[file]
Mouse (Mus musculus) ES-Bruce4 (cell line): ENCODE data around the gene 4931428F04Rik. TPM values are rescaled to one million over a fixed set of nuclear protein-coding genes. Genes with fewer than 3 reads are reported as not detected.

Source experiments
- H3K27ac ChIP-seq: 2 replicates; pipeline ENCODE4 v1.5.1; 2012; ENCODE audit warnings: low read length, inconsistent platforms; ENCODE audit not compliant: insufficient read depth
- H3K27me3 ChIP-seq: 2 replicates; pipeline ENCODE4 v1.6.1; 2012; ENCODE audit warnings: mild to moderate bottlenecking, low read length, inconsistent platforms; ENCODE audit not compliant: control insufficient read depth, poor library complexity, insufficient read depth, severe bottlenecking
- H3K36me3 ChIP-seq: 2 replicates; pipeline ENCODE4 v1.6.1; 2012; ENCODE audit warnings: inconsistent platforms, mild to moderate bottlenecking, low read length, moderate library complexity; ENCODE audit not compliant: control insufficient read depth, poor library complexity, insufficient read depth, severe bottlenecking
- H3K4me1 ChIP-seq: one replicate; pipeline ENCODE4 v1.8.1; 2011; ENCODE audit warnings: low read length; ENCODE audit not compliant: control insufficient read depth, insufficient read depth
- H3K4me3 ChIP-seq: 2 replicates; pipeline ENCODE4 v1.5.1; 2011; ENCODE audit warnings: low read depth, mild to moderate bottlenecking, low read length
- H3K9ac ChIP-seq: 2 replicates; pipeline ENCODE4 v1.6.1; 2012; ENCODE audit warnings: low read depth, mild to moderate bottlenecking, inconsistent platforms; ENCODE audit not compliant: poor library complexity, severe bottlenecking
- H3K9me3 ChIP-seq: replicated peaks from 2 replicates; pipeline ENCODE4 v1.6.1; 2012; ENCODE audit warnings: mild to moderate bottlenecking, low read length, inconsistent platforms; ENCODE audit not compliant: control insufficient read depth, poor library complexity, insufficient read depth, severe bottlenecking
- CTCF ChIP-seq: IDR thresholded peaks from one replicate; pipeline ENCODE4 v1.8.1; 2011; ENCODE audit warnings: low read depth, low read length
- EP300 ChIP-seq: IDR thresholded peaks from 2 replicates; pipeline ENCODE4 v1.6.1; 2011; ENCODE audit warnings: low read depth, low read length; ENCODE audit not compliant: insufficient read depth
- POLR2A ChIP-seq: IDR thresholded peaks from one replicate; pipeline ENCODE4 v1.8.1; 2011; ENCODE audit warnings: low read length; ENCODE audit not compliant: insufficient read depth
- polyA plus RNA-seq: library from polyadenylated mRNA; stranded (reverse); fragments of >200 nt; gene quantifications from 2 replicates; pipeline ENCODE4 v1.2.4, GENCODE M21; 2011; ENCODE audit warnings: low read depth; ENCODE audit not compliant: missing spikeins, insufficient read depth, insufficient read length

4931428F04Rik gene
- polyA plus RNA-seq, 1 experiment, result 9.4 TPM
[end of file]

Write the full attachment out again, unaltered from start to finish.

Mouse (Mus musculus) ES-Bruce4 (cell line): ENCODE data around the gene 4931428F04Rik. TPM values are rescaled to one million over a fixed set of nuclear protein-coding genes. Genes with fewer than 3 reads are reported as not detected.

Source experiments
- H3K27ac ChIP-seq: 2 replicates; pipeline ENCODE4 v1.5.1; 2012; ENCODE audit warnings: low read length, inconsistent platforms; ENCODE audit not compliant: insufficient read depth
- H3K27me3 ChIP-seq: 2 replicates; pipeline ENCODE4 v1.6.1; 2012; ENCODE audit warnings: mild to moderate bottlenecking, low read length, inconsistent platforms; ENCODE audit not compliant: control insufficient read depth, poor library complexity, insufficient read depth, severe bottlenecking
- H3K36me3 ChIP-seq: 2 replicates; pipeline ENCODE4 v1.6.1; 2012; ENCODE audit warnings: inconsistent platforms, mild to moderate bottlenecking, low read length, moderate library complexity; ENCODE audit not compliant: control insufficient read depth, poor library complexity, insufficient read depth, severe bottlenecking
- H3K4me1 ChIP-seq: one replicate; pipeline ENCODE4 v1.8.1; 2011; ENCODE audit warnings: low read length; ENCODE audit not compliant: control insufficient read depth, insufficient read depth
- H3K4me3 ChIP-seq: 2 replicates; pipeline ENCODE4 v1.5.1; 2011; ENCODE audit warnings: low read depth, mild to moderate bottlenecking, low read length
- H3K9ac ChIP-seq: 2 replicates; pipeline ENCODE4 v1.6.1; 2012; ENCODE audit warnings: low read depth, mild to moderate bottlenecking, inconsistent platforms; ENCODE audit not compliant: poor library complexity, severe bottlenecking
- H3K9me3 ChIP-seq: replicated peaks from 2 replicates; pipeline ENCODE4 v1.6.1; 2012; ENCODE audit warnings: mild to moderate bottlenecking, low read length, inconsistent platforms; ENCODE audit not compliant: control insufficient read depth, poor library complexity, insufficient read depth, severe bottlenecking
- CTCF ChIP-seq: IDR thresholded peaks from one replicate; pipeline ENCODE4 v1.8.1; 2011; ENCODE audit warnings: low read depth, low read length
- EP300 ChIP-seq: IDR thresholded peaks from 2 replicates; pipeline ENCODE4 v1.6.1; 2011; ENCODE audit warnings: low read depth, low read length; ENCODE audit not compliant: insufficient read depth
- POLR2A ChIP-seq: IDR thresholded peaks from one replicate; pipeline ENCODE4 v1.8.1; 2011; ENCODE audit warnings: low read length; ENCODE audit not compliant: insufficient read depth
- polyA plus RNA-seq: library from polyadenylated mRNA; stranded (reverse); fragments of >200 nt; gene quantifications from 2 replicates; pipeline ENCODE4 v1.2.4, GENCODE M21; 2011; ENCODE audit warnings: low read depth; ENCODE audit not compliant: missing spikeins, insufficient read depth, insufficient read length

4931428F04Rik gene
- polyA plus RNA-seq, 1 experiment, result 9.4 TPM